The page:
The World’s Worst Electoral System

Foreign observers
eye our polling stations,
as yellow press scribblers
push lies and sensations.
I find myself won’dring,
with some consternation,
when we turned into
a big third world nation.

The little poem above is called “Election Day.” I wrote it in November 2004, two full Presidential cycles ago. It seems even more germane now than it did then.

When Marcia and I went to see President Jimmy Carter and First Lady Rosalynn Carter a few weeks ago, the President referred to our electoral system as the worst in the developed, democratic world. He’s got some pretty good perspective on the topic, not only because he’s been through the process twice, but also because he has observed 92 elections in 37 nations since 1982 via his and the First Lady’s work with The Carter Center. His opinions carry weight.

President Carter noted, especially, the impact of the Citizens United case on the current election, which has allowed essentially limitless corporate and individual funding to be devoted to campaign advertising — most of which takes the form of attacks on opponents, rather than advocacy for candidates. He believes that such unrelenting negativity, over time, produces fatigue with both candidates. Once the election is over, therefore, people are as tired and sick of the limping, damaged winner as they are of his or her vanquished foe. I think that’s a wise observation.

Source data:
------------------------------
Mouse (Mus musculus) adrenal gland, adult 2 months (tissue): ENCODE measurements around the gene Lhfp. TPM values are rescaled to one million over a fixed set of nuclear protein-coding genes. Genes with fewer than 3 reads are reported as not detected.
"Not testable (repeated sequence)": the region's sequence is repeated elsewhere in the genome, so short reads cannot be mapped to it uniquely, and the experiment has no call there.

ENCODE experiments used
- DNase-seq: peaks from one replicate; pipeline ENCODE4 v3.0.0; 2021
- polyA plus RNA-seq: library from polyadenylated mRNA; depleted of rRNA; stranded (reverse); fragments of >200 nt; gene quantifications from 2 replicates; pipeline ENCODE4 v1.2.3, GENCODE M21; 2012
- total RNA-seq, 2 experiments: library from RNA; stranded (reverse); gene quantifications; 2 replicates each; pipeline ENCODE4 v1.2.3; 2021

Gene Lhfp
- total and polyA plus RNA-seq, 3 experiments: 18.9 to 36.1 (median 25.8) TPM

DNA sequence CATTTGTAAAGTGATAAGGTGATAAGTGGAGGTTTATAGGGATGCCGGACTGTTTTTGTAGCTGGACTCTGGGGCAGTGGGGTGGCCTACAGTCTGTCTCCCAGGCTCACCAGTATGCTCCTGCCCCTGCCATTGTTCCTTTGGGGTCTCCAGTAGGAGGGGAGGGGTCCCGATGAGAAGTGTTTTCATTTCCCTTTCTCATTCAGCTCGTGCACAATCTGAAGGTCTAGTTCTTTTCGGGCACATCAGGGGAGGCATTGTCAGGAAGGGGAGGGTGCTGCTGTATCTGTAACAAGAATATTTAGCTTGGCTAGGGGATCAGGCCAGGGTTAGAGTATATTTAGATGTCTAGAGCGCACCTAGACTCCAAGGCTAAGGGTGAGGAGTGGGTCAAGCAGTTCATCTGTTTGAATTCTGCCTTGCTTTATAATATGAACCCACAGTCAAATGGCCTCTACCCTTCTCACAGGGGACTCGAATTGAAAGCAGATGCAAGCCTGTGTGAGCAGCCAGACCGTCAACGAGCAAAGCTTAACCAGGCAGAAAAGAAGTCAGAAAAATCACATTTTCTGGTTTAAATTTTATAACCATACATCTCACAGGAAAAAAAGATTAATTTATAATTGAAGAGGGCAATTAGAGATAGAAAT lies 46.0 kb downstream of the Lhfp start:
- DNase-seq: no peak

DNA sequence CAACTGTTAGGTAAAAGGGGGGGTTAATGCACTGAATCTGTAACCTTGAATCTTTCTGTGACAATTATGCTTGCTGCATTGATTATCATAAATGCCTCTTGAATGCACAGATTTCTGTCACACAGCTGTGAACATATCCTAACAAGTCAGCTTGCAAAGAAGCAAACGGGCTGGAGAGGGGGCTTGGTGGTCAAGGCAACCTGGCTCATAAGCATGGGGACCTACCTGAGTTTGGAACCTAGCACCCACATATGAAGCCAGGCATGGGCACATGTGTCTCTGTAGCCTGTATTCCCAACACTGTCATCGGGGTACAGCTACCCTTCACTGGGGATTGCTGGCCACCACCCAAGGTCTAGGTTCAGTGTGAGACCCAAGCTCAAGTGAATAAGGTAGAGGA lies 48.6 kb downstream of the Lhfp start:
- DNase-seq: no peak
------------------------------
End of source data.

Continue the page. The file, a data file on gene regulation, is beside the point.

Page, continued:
So is the solution to just to work the courts to have a case come before some future formation of the Supreme Court so that Citizens United can be over-turned? Maybe, though that could be a long time coming, and I personally think the structural problems run a whole lot deeper than just the issues associated with partisan political advertising by corporations.

While our soundbite driven culture leads many people to think that the bottom-line take-out of Citizens United is embodied by the seemingly dubious phrase “Corporations are People,” this (simplified) statement has actually been an underlying assumption for most of our Nation’s history, and the issue of “corporate personhood” has been a contentious point back to the earliest days of our Republic, e.g. Dartmouth College vs Woodward (1819). To simplify to that same soundbite level, Citizens United did not say “We now declare corporations to be people, so they have the following rights,” it said “Because corporations are already people, they have the following rights.” And odds are that corporations are always going to have (most of) those rights once they’ve been granted, since our Nation’s judicial tendency over the long term is to extend rights, not reduce rights. Even to corporations. (This bit of disappointing legal history notwithstanding, Andy Prieboy’s 2012 single “All Hail the Corporation” remains one of the best political songs, ever).